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Is Your Personal and Financial Information Safe?

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In September of this year, Equifax, one of the “big three” credit reporting bureaus in the US, announced their servers had been subject to a massive security breach, compromising the personal data of roughly 145.5 million Americans – that’s nearly half the population of the United States.

 

Exposed sensitive data included names, social security numbers, birth dates, addresses, and, in some cases, driver’s license numbers and credit card numbers. All this despite the fact that Equifax offers consumers services to monitor fraudulent activity and cyber threats – oh the irony.

 

According to an anonymous cybersecurity researcher, Equifax was made aware of their vulnerabilities six months before the hacks and did nothing. Consumer data was available via a publicly-accessible, internal-like website – all a visitor had to do was perform a search within the website to gain access to millions of records. The researcher claimed every record could be downloaded in as little as 10 minutes.

 

For a company that handles millions of sensitive records that, in the wrong hands, could wreak havoc on an individual’s personal finances – indeed, the entire US economy, Equifax did not put much stock in cybersecurity.

 

In light of the massive, and completely preventable, Equifax breach, how can consumers protect their personal and financial information?

 

Under normal circumstances, you can protect yourself from fraudulent activities by routinely monitoring all financial accounts, including checking and savings accounts and credit cards, for suspicious transactions and reviewing your credit report annually – you can access your credit report for free and without penalty once per year. If you come across any dubious purchases or accounts, you can report them to the appropriate financial institution or file a dispute with a credit reporting agency.

 

That’s under normal circumstances – you know, when large financial institutions act responsibly. Given the magnitude of the Equifax breach, though, protection may require more extreme measures, such as freezing your credit report before the appearance of fraudulent activity. The process of freezing your credit is a hassle; however, criminals can use your sensitive data to usurp current accounts, open new accounts, file fake tax returns, rent or buy properties in your name, and more.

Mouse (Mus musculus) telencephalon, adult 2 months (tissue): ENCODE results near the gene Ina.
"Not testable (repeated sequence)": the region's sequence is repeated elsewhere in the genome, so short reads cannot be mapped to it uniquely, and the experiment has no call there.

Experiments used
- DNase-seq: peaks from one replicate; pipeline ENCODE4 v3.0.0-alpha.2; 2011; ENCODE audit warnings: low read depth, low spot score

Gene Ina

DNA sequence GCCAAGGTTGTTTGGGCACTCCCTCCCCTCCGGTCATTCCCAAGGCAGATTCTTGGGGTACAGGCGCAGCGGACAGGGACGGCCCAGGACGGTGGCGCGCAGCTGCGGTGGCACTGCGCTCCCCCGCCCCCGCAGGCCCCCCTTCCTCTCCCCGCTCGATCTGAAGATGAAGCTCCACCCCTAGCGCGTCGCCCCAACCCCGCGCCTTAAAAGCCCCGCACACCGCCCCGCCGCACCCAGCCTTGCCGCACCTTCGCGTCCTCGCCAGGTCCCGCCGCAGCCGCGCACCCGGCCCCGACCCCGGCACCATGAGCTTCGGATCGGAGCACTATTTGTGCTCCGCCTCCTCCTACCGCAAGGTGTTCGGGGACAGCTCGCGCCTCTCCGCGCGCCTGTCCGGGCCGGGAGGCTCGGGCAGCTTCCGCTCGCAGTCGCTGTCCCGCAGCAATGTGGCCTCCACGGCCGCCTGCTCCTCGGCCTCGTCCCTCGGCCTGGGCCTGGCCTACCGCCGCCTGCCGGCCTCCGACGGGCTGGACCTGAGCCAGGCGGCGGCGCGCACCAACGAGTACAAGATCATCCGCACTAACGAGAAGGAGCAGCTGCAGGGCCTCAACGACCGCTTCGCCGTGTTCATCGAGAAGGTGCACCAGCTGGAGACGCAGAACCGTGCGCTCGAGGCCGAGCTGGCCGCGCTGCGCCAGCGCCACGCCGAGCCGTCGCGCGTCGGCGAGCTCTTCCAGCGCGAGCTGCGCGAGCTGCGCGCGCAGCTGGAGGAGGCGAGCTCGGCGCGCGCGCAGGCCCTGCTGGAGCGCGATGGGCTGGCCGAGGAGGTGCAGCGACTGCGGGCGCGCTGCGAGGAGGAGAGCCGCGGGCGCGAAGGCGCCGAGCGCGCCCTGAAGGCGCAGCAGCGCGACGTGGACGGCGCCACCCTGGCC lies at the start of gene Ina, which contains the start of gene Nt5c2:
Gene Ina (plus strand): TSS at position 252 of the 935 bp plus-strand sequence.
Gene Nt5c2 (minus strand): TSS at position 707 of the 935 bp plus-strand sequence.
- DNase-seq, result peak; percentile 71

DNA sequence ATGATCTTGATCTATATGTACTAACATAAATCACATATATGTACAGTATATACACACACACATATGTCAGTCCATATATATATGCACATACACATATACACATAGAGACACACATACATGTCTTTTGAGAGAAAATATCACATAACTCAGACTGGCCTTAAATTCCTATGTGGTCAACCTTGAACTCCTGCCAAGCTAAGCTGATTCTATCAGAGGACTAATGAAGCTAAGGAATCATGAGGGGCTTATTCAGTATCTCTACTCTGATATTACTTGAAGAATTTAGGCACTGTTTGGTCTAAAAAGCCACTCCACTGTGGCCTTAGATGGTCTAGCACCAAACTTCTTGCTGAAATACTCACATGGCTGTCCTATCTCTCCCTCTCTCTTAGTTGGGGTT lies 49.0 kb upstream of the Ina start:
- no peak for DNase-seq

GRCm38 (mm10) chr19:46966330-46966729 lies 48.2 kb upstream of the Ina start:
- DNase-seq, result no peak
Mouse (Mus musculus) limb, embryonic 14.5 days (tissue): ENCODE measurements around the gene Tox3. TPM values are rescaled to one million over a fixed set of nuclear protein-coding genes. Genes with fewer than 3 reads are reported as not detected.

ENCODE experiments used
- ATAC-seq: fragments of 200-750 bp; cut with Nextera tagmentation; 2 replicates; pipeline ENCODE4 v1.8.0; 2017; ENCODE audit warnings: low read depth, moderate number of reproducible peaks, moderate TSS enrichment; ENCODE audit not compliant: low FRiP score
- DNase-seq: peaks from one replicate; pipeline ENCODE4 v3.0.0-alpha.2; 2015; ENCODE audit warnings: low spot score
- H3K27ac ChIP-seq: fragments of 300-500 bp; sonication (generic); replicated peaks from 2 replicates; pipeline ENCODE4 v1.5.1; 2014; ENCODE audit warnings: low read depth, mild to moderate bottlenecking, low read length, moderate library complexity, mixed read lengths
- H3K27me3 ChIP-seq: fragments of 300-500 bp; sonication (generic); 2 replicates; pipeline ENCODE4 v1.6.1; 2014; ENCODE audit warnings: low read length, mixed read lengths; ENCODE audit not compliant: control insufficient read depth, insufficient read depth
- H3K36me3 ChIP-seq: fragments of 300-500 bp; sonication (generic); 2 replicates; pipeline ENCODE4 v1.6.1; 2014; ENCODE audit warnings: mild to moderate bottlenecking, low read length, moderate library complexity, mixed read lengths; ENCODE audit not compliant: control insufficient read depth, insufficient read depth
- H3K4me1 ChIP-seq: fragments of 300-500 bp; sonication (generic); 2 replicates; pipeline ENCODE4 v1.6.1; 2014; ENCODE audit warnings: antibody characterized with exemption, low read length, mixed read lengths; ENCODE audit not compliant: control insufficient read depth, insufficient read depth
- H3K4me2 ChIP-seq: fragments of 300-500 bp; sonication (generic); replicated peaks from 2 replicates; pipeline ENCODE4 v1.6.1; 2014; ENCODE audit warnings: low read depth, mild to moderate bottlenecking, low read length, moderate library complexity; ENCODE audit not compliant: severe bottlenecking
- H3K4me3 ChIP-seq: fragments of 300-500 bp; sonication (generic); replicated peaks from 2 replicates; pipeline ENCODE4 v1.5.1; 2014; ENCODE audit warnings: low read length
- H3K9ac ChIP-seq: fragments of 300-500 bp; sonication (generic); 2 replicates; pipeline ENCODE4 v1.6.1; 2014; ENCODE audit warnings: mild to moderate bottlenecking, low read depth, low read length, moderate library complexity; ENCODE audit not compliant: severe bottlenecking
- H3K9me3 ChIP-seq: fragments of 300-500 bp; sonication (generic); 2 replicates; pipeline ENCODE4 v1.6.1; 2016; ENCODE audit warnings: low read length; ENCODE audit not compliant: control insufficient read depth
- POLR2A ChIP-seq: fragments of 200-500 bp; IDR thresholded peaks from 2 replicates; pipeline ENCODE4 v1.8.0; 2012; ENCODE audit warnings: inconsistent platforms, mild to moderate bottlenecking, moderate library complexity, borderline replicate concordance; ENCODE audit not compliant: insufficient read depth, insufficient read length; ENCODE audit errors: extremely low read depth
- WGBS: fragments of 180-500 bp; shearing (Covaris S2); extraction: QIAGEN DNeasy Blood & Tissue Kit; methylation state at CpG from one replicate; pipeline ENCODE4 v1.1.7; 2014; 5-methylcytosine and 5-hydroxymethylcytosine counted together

Considering there’s about a 50 percent chance your personal and financial data was compromised, freezing your credit could save you a lot of heartache. To freeze your credit, you must contact the three major credit reporting bureaus – Equifax, Experian, and TransUnion – separately.

You’ll need to provide your full name, current address coupled with proof of address (e.g. utility bill), date of birth, social security number, copy of a valid ID, and payment. Note: for identity theft victims, credit freezes are free and for all others the cost can range from about $5 to $20 per action. Once your request is received, the credit bureaus will provide you with a PIN number. Keep this safe – you will use your PIN to temporarily or permanently unfreeze your credit.

 

Though you will be unable to open new lines of credit or financial accounts or take out a loan while your credit is frozen, criminals will be unable to do the same. Freezing your credit might be a nuisance, but the fight to overcome identity theft can cost you your livelihood.

 

For those whose debt is self-inflicted, New Era Debt Solutions may be able to help. New Era is a debt settlement company that helps people dramatically reduce their debt obligation and become debt-free. Since 1999, we’ve settled over $200 million in debt for our clients. To see if debt settlement is right for you, contact us or fill out the form on this page for your free debt analysis.

 

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